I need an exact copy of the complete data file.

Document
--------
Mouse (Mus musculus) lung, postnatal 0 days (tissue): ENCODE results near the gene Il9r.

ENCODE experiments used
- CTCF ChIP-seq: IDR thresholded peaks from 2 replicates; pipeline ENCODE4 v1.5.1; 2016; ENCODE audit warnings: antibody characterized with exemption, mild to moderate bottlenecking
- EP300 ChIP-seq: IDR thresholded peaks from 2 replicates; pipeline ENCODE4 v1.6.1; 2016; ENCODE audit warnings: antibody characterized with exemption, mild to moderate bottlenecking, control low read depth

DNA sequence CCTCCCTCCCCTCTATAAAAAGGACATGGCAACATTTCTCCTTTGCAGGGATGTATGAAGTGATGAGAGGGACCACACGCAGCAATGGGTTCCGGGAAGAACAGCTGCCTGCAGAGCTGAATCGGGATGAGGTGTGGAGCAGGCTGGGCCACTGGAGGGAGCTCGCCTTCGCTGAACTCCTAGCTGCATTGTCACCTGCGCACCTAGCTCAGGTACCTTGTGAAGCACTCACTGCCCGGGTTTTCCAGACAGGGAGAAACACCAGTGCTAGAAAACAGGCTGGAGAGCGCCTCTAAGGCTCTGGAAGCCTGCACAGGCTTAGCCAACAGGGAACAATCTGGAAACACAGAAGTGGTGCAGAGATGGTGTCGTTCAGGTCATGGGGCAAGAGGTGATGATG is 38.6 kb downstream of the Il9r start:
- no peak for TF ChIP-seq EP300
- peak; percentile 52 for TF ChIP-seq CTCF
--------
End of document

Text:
Mouse (Mus musculus) lung, postnatal 0 days (tissue): ENCODE results near the gene Il9r.

ENCODE experiments used
- CTCF ChIP-seq: IDR thresholded peaks from 2 replicates; pipeline ENCODE4 v1.5.1; 2016; ENCODE audit warnings: antibody characterized with exemption, mild to moderate bottlenecking
- EP300 ChIP-seq: IDR thresholded peaks from 2 replicates; pipeline ENCODE4 v1.6.1; 2016; ENCODE audit warnings: antibody characterized with exemption, mild to moderate bottlenecking, control low read depth

DNA sequence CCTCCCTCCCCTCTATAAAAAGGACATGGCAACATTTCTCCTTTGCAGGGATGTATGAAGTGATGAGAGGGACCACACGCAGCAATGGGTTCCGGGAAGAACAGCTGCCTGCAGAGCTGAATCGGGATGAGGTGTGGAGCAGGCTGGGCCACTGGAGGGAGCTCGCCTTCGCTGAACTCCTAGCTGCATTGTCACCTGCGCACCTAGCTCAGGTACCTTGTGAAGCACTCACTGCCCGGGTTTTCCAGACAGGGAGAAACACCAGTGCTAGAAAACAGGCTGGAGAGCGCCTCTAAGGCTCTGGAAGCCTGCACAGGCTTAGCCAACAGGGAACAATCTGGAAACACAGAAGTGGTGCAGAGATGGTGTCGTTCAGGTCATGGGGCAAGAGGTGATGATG is 38.6 kb downstream of the Il9r start:
- no peak for TF ChIP-seq EP300
- peak; percentile 52 for TF ChIP-seq CTCF